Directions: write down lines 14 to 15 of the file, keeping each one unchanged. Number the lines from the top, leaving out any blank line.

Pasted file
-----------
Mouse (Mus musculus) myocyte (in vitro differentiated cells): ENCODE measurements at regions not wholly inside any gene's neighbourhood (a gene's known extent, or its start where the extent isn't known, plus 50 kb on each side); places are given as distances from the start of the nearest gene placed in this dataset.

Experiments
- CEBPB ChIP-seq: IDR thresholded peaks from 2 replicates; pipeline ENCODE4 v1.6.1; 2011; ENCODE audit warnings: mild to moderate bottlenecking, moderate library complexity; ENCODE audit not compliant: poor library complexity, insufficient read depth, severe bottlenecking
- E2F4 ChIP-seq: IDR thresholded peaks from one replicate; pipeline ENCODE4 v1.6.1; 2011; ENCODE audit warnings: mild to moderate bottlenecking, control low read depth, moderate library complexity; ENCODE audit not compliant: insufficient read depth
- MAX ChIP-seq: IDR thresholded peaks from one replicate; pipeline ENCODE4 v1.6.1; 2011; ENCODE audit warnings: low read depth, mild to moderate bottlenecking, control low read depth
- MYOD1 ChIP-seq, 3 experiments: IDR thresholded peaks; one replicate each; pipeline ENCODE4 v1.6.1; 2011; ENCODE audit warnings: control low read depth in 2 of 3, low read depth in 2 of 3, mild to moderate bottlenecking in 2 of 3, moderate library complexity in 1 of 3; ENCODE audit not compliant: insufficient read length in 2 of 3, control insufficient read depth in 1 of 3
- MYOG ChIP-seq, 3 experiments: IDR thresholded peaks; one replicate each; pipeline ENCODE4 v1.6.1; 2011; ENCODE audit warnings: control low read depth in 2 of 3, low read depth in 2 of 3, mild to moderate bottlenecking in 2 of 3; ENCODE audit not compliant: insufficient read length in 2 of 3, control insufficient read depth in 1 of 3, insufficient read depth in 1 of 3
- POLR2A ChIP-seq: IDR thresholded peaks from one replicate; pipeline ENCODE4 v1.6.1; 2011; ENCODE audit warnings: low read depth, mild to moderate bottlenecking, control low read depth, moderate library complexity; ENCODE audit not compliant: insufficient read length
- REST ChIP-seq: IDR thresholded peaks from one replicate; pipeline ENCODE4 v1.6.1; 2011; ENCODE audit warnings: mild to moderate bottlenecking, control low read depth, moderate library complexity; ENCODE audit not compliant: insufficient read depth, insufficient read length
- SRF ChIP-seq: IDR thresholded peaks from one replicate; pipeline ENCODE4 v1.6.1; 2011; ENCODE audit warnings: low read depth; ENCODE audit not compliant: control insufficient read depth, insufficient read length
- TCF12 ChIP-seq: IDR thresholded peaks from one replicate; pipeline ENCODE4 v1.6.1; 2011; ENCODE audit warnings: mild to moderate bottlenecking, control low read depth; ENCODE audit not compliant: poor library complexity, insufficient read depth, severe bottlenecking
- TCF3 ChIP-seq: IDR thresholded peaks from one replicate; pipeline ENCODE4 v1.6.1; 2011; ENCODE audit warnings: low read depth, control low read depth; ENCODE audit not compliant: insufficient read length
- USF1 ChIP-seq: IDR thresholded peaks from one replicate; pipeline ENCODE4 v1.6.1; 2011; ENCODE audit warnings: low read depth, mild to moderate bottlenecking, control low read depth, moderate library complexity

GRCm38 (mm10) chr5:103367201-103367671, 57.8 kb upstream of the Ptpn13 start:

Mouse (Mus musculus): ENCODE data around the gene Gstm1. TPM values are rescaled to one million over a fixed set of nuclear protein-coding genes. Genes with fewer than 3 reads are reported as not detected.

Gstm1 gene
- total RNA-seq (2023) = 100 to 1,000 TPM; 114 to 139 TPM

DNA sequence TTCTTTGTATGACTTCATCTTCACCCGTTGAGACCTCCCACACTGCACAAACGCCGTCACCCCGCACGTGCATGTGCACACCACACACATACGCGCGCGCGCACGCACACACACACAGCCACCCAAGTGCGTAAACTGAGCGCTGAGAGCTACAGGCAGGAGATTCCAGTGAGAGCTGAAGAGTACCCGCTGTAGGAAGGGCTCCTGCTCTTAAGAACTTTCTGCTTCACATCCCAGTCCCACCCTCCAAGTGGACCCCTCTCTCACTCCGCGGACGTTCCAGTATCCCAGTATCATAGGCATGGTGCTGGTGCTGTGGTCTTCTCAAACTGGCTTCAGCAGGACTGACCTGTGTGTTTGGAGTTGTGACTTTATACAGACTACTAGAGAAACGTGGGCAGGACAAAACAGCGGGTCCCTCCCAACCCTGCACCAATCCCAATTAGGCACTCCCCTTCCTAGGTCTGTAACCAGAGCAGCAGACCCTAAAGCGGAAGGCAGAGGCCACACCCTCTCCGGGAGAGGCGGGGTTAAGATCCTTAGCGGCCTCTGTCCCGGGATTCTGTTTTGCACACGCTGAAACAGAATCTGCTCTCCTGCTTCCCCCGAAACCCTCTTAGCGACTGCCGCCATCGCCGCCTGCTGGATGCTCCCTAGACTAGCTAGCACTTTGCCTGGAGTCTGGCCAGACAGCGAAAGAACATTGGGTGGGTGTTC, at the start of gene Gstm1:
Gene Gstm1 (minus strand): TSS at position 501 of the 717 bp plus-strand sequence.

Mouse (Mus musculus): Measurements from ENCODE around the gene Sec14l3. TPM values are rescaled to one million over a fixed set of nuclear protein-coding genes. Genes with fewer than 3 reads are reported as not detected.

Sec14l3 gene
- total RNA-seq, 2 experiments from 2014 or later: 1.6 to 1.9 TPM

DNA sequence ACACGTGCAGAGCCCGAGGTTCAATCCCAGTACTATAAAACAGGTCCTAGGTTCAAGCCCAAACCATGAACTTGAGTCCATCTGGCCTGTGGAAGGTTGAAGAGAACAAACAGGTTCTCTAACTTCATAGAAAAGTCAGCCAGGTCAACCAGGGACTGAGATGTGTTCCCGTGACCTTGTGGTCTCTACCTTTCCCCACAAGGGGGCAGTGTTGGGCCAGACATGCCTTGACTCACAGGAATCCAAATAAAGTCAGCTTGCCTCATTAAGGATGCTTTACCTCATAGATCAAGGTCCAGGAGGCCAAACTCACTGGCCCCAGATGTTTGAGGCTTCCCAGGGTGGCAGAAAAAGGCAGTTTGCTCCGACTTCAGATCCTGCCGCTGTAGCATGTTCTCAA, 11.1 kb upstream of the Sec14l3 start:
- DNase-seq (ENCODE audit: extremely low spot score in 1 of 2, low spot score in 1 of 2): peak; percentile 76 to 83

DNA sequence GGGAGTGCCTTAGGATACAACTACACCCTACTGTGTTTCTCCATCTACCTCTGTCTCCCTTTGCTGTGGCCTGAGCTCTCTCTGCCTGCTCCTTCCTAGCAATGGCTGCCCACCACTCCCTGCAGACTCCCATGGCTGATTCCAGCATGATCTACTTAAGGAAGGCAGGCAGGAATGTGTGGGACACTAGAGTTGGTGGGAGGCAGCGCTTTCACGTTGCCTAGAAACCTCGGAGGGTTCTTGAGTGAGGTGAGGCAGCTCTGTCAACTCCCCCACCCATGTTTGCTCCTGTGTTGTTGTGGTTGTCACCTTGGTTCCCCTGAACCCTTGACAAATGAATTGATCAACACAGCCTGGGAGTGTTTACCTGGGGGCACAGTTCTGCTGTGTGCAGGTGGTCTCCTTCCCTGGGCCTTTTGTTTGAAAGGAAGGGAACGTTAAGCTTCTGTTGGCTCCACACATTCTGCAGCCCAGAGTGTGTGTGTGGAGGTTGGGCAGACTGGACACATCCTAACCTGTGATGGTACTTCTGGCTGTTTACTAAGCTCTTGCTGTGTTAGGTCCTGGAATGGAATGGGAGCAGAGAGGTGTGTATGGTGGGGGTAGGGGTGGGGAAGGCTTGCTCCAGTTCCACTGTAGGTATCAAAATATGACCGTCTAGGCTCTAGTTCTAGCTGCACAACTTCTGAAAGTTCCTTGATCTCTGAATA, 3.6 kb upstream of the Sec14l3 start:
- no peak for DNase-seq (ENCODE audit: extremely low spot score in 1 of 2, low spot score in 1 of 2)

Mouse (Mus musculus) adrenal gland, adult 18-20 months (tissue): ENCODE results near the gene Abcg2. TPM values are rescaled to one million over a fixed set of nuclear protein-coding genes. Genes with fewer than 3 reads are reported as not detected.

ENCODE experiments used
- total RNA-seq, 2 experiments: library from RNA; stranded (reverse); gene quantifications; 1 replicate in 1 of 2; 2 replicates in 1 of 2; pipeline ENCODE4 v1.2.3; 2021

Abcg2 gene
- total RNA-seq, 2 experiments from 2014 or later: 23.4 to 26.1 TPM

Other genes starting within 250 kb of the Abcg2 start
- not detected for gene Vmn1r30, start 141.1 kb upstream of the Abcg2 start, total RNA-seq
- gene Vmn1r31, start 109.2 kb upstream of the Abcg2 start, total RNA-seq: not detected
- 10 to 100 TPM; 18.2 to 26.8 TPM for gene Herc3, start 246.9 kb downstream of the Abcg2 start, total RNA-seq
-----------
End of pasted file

GRCm38 (mm10) chr5:103367201-103367671, 57.8 kb upstream of the Ptpn13 start:

Mouse (Mus musculus): ENCODE data around the gene Gstm1. TPM values are rescaled to one million over a fixed set of nuclear protein-coding genes. Genes with fewer than 3 reads are reported as not detected.